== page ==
Isabela's coast in Divilacan

Potential investments in fisheries are being developed by the government and other private business entities. Isabela has a fertile fishing ground on the Pacific Coast. The reservoir of the Magat Dam is utilized for fish cage operations for tilapia production for domestic markets. Another thriving industry in Isabela is aquaculture, sustained by inland fishing through 1,108 hectares of developed freshwater fishponds and 450 hectares of fish cage culture at Magat Dam Reservoir. Rich marine resources could be found in Isabela’s coastal seaboard municipalities of Maconacon, Divilacan, Palanan, and Dinapigue.

Mineral and energy[edit]

Large deposits of copper, gold, zinc & chromite,manganese and nickel have been found in Isabela. It also has extensive deposits of non-metallic minerals such as limestone, clay, marbles, guano, sand & gravel, and boulders. Indigenous energy sources such as natural gas and hydroelectric capabilities have been found to be abundant in the valley. Many of its mineral reserves have yet to be fully tapped.


Magat Dam in the municipality of Ramon

Solar and biomass power plants in the city of Cauayan and in the town of Alicia have started their full-blown operation in 2015 to supplement the region’s high energy demand.

The planned online solar power plant in Cauayan City is capable supplying at least 20 megawatts while the biomass power plant in Alicia can produce another 20 megawatts. Both systems provide clean and renewable energy.

According to the Department of Energy (DOE), the P2 billion power facility established by the Isabela Biomass Energy Corporation (IBEC) would not only augment power supply in Cagayan Valley but would also help contribute to healthy environment.

According to the authorities, "The use of biomass as fuel makes the power plant carbon neutral and sustainable. The plant is also expected to produce 100 percent renewable energy that does not harm the environment."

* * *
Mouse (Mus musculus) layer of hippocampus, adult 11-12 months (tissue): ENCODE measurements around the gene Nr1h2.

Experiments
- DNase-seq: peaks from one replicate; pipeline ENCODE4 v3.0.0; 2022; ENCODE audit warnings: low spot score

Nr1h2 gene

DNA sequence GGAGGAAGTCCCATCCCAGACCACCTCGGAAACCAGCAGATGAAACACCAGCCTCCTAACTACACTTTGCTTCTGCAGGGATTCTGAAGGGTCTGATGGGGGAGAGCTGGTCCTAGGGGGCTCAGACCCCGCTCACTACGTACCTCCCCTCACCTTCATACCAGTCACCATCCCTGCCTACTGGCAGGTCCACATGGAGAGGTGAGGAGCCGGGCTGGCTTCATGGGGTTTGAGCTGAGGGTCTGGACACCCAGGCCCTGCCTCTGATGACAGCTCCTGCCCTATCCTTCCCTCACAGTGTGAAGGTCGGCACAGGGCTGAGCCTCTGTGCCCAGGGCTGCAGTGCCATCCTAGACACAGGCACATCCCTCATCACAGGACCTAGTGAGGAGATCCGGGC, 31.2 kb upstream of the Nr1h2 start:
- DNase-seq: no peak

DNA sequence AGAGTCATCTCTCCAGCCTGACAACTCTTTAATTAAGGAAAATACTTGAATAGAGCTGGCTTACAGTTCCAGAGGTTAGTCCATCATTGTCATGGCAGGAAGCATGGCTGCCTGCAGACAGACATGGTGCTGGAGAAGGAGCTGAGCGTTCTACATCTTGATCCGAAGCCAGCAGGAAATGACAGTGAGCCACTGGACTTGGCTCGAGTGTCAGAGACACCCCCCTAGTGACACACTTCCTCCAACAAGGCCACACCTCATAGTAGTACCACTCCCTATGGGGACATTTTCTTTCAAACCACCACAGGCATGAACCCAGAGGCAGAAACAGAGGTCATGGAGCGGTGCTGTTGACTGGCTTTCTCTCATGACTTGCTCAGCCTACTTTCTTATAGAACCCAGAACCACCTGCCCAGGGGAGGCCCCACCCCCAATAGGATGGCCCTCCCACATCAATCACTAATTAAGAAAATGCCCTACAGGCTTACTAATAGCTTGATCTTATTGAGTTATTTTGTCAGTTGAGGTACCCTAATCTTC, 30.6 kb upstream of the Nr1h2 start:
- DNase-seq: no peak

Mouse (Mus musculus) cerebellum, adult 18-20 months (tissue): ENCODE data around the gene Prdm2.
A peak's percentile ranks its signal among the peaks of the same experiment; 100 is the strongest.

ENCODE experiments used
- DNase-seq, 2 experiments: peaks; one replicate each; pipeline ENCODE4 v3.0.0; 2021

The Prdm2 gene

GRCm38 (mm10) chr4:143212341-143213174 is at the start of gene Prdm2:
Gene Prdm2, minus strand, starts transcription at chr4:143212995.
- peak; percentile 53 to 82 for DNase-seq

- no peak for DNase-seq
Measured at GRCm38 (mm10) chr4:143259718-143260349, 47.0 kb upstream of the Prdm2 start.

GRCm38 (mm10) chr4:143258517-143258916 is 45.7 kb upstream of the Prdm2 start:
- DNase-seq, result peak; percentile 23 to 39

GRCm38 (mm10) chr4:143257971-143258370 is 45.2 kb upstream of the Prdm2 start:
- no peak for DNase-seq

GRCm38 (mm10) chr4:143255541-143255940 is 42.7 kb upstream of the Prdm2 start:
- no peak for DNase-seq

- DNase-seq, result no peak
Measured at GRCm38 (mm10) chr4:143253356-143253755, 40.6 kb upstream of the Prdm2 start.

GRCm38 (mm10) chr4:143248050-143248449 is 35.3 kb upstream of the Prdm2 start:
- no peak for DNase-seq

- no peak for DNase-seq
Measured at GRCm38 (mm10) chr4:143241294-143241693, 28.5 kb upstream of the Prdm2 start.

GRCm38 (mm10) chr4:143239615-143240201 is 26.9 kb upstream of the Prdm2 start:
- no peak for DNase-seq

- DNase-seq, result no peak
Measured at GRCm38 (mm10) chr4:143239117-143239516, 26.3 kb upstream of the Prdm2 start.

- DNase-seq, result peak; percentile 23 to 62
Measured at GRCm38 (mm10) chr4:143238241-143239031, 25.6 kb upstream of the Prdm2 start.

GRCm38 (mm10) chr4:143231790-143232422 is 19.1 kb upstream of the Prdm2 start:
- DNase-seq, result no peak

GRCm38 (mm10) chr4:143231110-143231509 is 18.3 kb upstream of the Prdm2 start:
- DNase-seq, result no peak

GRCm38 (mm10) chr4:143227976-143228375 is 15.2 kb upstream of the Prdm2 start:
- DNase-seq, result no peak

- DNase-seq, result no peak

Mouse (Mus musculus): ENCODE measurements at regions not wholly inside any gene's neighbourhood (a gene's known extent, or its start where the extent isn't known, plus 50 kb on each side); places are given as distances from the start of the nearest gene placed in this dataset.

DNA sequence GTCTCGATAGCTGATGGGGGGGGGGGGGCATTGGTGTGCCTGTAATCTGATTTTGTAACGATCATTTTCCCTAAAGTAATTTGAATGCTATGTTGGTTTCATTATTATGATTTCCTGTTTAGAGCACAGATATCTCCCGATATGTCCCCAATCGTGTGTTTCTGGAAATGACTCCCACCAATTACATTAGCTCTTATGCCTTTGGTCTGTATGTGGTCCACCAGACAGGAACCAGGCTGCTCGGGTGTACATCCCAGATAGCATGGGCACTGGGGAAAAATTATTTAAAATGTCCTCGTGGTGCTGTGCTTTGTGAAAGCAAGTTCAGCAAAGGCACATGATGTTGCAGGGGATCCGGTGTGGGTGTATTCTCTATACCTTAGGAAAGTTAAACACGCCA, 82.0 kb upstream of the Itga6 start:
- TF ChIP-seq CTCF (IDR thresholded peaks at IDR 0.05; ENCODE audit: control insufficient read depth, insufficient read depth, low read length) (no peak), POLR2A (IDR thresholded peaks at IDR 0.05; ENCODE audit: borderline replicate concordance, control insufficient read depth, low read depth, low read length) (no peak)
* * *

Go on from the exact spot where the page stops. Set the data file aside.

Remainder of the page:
The biomass power facility in province is the first in the region and is expected to provide economical source of energy as well as job opportunities to residents of the host town/city.

In Cauayan City, the city government is negotiating with Korean investors to put up the 20-megawatt solar power plant. This would augment energy produced from hydro-electric energy especially during summer and El Niño season when the rivers run dry and water provided by the dam is not enough to run the day’s water turbines. Also, some South Korean investors who visited the city recently had signified their intention to invest in a multimillion-dollar solar power plant here. The solar farm will be constructed in a 24-hectare land in the village of Tagaran in the said city.

As of now, authorities and investors are still on the process of finalizing the draft feasibility study and once it is completed, the construction is expected to start within the last quarter of 2015. The local government would also benefit in the proposed project as it is expected to supply continuous power to the city and other government installations such as health facilities and other future projects. Meanwhile, the government-administered irrigation agency is implementing a rotational irrigation water supply scheme in the Lower Magat irrigation system in the province as a result of the absence of rainfall in the hot summer days of 2015.

Officials of the National Irrigation Administration — Magat River Integrated Irrigation System (NIA-MRIIS) said they are adopting the scheme due to the "continuous drop" of water level of Magat Dam which is now at 176 meters or one meter above the normal level.

In May 27, 2015, the service contract of the largest solar PV power plant in the country has been approved by the Department of Energy (DOE). According to some experts, the P7-billion worth 100 MW Solar PV project in the city of Ilagan will help reduce the current shortage in electricity that causes regular blackouts that results to industry closures as well as inconvenience to the consumers. The solar power facility will be constructed at a 100-hectare land at Barangay Cabannungan, several kilometers away from the city proper.